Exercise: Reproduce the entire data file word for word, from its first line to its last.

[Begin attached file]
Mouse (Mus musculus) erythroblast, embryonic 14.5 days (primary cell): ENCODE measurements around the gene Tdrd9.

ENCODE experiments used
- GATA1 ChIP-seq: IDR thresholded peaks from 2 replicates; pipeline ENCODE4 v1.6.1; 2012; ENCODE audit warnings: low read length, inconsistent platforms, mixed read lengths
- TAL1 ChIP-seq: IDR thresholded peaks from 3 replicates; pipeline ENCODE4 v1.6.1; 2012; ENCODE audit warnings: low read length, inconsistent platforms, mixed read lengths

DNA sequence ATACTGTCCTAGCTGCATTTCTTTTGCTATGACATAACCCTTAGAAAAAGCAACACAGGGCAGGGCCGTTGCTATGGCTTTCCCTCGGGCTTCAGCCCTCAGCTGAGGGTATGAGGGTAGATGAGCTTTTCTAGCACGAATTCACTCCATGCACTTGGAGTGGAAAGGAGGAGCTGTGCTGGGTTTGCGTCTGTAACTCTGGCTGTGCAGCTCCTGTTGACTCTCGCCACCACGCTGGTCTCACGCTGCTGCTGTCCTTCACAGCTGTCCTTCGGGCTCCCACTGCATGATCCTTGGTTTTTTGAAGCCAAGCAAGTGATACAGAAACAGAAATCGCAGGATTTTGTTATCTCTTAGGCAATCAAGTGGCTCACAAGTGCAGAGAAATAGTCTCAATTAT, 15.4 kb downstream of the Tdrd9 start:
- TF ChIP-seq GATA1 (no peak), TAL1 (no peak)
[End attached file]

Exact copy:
Mouse (Mus musculus) erythroblast, embryonic 14.5 days (primary cell): ENCODE measurements around the gene Tdrd9.

ENCODE experiments used
- GATA1 ChIP-seq: IDR thresholded peaks from 2 replicates; pipeline ENCODE4 v1.6.1; 2012; ENCODE audit warnings: low read length, inconsistent platforms, mixed read lengths
- TAL1 ChIP-seq: IDR thresholded peaks from 3 replicates; pipeline ENCODE4 v1.6.1; 2012; ENCODE audit warnings: low read length, inconsistent platforms, mixed read lengths

DNA sequence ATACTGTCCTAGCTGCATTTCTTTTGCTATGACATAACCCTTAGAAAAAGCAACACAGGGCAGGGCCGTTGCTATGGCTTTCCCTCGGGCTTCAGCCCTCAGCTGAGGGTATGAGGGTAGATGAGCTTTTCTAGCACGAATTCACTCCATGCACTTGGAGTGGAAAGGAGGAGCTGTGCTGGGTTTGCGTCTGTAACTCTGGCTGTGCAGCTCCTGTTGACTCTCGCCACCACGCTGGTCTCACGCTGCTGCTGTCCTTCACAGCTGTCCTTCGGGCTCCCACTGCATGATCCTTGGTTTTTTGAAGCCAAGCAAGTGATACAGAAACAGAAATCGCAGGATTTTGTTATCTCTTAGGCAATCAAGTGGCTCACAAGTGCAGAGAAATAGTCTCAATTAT, 15.4 kb downstream of the Tdrd9 start:
- TF ChIP-seq GATA1 (no peak), TAL1 (no peak)